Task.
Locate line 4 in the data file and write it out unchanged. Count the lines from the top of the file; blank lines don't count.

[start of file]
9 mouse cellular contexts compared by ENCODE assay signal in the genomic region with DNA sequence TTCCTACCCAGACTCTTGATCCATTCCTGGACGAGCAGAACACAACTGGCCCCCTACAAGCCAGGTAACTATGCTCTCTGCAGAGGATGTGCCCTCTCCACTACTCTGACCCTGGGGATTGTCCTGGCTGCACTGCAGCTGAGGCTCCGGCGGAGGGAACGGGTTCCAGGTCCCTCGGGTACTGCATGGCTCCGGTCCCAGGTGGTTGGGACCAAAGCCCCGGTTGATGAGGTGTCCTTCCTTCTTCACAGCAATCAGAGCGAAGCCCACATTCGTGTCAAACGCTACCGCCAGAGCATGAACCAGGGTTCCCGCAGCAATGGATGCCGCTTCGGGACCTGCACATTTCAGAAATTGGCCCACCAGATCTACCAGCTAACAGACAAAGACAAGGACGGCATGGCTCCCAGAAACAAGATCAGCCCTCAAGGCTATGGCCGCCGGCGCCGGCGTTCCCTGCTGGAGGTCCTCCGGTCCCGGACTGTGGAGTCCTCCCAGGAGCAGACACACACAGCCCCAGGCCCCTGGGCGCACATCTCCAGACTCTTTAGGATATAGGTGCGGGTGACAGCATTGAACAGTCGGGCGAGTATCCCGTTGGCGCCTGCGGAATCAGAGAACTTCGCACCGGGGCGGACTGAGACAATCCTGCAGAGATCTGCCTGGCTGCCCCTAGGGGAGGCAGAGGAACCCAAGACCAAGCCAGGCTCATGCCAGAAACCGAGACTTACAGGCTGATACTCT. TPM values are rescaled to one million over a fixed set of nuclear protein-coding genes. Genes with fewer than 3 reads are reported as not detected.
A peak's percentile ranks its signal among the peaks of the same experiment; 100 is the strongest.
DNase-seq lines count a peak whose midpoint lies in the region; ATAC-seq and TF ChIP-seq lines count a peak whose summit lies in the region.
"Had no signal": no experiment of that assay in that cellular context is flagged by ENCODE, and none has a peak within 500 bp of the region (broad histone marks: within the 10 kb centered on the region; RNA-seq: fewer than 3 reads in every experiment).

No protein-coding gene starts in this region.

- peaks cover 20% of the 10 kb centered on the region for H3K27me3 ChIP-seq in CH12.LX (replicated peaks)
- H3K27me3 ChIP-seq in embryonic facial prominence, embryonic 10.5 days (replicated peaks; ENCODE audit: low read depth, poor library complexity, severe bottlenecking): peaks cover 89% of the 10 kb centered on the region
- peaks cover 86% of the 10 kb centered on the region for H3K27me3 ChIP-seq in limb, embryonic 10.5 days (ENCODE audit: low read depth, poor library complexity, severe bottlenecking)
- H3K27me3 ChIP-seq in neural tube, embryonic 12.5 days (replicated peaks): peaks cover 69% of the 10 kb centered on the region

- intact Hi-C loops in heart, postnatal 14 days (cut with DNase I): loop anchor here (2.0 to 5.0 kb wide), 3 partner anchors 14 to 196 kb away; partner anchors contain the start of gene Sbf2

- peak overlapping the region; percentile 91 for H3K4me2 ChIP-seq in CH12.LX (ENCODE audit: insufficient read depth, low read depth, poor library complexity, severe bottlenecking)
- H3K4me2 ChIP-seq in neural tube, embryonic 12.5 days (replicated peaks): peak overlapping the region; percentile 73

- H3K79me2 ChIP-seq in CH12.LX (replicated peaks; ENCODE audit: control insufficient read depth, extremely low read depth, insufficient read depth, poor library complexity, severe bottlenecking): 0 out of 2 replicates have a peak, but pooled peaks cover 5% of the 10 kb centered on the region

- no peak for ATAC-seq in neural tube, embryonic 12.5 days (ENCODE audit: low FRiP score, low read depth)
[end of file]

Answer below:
"Had no signal": no experiment of that assay in that cellular context is flagged by ENCODE, and none has a peak within 500 bp of the region (broad histone marks: within the 10 kb centered on the region; RNA-seq: fewer than 3 reads in every experiment).